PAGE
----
Writing Exercises – Imperative

The second of the writing exercises I’m working on today is “Imperative.’ The goal is to write a story fragment that is 500 words long, but that only uses imperative commands. I though this exercise to be an act of punishment by some far off person who claims that this will bring me some kind of unexpected result.

It kinda did.

The exercise forces me into a particular structure of narrative. It forces things to move along, sentence by sentence, which as the author of the book I’m using notes all writing should do – one sentence takes you to the next in a progression that’s always moving forward.

It belabors the point a bit, but I can see what he’s getting at.

So here’s the snippet I wrote. It’s a part of some of my upcoming surprises.


Please step forward. Please remain still while our diagnostics take count of your various biometric data. Please inhale deeply, then exhale. Now, provide one sample for each of the labeled samples in the seven containers in front of you. Take as much time as needed to complete this task.

Please remain seated for the next several minutes and confirm all information on the touch screen in front of you. Be sure to sign off on all documentation with your approved fingerprint as use of any non authorized fingerprints could result in the activation of the countermeasures agreed upon in your employment contract.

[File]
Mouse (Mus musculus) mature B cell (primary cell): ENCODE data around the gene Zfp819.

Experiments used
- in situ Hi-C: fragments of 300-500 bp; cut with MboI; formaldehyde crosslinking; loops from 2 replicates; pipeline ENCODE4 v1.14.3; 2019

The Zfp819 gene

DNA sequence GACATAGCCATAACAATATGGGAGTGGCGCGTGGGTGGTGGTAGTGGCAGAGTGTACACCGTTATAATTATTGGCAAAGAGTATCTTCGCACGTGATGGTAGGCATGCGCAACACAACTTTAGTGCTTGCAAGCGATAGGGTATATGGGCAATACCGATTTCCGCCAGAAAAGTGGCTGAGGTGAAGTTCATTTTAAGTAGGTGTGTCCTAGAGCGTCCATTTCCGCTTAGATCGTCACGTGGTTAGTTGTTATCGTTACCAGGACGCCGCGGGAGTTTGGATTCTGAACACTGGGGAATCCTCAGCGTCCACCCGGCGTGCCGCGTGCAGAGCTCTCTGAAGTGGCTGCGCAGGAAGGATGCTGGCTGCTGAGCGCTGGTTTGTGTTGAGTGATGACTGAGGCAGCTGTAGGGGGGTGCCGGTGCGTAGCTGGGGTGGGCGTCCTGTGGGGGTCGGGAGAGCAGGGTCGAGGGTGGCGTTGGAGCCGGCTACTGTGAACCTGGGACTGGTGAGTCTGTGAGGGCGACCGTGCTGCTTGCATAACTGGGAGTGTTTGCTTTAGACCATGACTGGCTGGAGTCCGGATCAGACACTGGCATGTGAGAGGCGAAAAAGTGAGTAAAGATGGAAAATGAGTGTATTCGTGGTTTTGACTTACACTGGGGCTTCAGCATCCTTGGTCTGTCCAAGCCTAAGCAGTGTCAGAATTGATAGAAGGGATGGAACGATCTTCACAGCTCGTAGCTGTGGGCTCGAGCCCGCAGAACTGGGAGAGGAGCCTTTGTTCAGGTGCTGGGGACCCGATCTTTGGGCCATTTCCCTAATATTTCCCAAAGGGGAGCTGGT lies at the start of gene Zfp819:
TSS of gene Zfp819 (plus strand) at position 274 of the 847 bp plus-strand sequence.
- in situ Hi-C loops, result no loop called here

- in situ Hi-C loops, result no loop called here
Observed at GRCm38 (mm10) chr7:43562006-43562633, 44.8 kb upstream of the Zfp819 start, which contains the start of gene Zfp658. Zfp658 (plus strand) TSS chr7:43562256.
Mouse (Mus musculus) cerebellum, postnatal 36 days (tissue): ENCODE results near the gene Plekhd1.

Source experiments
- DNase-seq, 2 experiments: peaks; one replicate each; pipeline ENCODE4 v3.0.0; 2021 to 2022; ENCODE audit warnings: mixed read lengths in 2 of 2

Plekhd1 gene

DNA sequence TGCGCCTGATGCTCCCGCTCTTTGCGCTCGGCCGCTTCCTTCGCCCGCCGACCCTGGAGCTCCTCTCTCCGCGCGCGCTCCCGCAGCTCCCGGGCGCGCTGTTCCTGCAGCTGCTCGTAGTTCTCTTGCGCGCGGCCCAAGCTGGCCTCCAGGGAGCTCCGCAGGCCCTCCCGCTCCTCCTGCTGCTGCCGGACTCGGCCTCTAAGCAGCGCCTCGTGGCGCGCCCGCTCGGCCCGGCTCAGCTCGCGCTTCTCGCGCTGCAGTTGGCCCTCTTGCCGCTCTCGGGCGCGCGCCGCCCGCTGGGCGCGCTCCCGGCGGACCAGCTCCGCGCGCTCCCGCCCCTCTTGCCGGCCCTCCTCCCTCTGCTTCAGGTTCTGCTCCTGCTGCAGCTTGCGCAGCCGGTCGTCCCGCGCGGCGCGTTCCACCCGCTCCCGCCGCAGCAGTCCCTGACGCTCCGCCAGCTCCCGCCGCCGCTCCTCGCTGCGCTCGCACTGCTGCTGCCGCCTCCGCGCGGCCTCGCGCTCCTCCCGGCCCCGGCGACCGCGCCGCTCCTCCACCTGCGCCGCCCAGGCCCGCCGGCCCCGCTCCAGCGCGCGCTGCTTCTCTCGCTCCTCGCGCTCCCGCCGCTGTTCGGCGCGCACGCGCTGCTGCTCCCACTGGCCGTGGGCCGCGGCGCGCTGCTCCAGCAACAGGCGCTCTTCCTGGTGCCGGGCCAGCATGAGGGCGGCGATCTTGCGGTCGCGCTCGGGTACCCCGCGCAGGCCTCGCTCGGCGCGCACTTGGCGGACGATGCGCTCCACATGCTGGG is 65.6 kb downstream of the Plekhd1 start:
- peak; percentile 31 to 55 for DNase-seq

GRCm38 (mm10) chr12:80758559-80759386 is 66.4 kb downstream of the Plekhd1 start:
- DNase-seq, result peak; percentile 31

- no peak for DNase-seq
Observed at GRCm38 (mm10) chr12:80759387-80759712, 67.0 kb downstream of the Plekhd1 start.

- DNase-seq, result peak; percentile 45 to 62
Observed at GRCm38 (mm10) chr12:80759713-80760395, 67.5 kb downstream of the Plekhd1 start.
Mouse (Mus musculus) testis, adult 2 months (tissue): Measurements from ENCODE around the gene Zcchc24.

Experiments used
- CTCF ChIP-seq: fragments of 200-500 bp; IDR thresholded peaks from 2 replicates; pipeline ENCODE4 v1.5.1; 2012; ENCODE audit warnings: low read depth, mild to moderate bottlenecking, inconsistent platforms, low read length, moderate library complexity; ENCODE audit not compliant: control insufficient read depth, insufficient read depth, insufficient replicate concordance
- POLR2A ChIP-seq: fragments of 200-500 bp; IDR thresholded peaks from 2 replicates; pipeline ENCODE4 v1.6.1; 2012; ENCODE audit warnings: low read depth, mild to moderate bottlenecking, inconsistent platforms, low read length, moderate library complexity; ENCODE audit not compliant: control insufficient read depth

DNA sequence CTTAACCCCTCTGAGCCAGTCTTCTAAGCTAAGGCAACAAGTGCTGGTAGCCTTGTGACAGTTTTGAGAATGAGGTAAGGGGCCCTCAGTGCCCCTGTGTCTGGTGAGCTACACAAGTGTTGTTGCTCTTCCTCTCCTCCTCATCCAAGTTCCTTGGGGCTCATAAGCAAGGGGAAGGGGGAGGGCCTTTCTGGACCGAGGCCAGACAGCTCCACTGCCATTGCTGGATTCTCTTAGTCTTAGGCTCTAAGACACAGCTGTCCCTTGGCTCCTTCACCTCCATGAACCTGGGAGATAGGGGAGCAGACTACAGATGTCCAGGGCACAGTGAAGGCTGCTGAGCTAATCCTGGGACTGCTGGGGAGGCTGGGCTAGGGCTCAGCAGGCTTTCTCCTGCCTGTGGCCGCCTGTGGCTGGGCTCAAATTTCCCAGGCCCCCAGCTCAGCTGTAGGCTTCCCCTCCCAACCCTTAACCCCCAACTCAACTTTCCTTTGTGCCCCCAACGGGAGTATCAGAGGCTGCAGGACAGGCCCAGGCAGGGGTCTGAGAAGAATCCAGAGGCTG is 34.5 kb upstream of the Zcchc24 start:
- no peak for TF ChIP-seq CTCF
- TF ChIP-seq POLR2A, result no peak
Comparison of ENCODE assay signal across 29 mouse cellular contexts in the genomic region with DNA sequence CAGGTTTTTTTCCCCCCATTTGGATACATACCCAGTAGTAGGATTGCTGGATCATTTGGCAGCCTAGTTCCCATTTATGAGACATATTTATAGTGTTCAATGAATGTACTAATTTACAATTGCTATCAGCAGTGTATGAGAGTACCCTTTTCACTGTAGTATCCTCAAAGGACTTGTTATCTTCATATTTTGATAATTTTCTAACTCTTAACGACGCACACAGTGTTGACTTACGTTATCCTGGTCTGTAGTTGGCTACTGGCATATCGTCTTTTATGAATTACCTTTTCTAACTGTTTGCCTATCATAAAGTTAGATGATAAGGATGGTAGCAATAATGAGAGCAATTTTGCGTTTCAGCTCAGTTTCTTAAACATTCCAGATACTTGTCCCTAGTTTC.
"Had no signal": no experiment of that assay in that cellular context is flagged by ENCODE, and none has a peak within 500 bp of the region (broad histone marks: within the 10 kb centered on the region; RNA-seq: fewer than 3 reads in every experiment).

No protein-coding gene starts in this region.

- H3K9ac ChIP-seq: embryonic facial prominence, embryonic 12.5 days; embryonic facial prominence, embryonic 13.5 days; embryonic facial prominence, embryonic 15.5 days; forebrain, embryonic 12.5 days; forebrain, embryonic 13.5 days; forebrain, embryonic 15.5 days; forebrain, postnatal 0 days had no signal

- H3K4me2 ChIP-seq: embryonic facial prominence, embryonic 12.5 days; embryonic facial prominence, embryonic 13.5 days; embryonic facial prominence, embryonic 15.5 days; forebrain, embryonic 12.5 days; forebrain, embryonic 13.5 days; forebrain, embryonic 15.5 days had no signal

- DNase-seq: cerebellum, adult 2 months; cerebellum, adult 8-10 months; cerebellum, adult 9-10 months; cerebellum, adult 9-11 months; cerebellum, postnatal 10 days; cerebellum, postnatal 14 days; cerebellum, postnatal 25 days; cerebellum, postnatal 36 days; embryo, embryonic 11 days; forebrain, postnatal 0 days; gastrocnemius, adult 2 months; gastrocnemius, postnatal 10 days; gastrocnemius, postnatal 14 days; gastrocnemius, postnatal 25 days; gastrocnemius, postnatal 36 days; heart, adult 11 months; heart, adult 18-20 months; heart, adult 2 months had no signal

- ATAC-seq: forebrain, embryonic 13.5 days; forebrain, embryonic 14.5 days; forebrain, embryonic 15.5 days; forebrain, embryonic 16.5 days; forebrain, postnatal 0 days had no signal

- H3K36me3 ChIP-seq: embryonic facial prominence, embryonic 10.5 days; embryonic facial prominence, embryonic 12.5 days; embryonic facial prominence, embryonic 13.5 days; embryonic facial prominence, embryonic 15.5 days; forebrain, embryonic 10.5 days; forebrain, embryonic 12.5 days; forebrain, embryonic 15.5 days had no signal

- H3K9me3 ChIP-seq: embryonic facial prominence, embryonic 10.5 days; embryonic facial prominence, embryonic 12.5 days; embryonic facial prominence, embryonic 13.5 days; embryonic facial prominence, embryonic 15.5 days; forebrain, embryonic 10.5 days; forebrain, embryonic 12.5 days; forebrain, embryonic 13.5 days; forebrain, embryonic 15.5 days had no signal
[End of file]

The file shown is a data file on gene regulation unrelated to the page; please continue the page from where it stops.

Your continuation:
Stand and go to the decontamination shower unit adjacent to the intake center area. Wash everywhere thoroughly, rinse, then repeat on more time. Do not wash and rinse a third time as this may scrub off trace elements that we will need to continue monitoring your wellbeing within the facility.

Please walk through the exit and into the dressing room area. Change into your approved clothing as seen in the bin at your feet. Be sure that all sleeves and pants tuck neatly into your gloves and boots. Fasten your headset firmly to your crown, placing the earpiece in your right ear. Adjust the microphone to a space approximately two inches from your mouth. Test the microphone by saying: Hello, my name is ___________ my employee ID is _________. Do not take this instruction too literally. Say your full name in the first blank and your ID number in full in the second, as leaving the blanks empty may also activate the countermeasures outlined in your employee contract.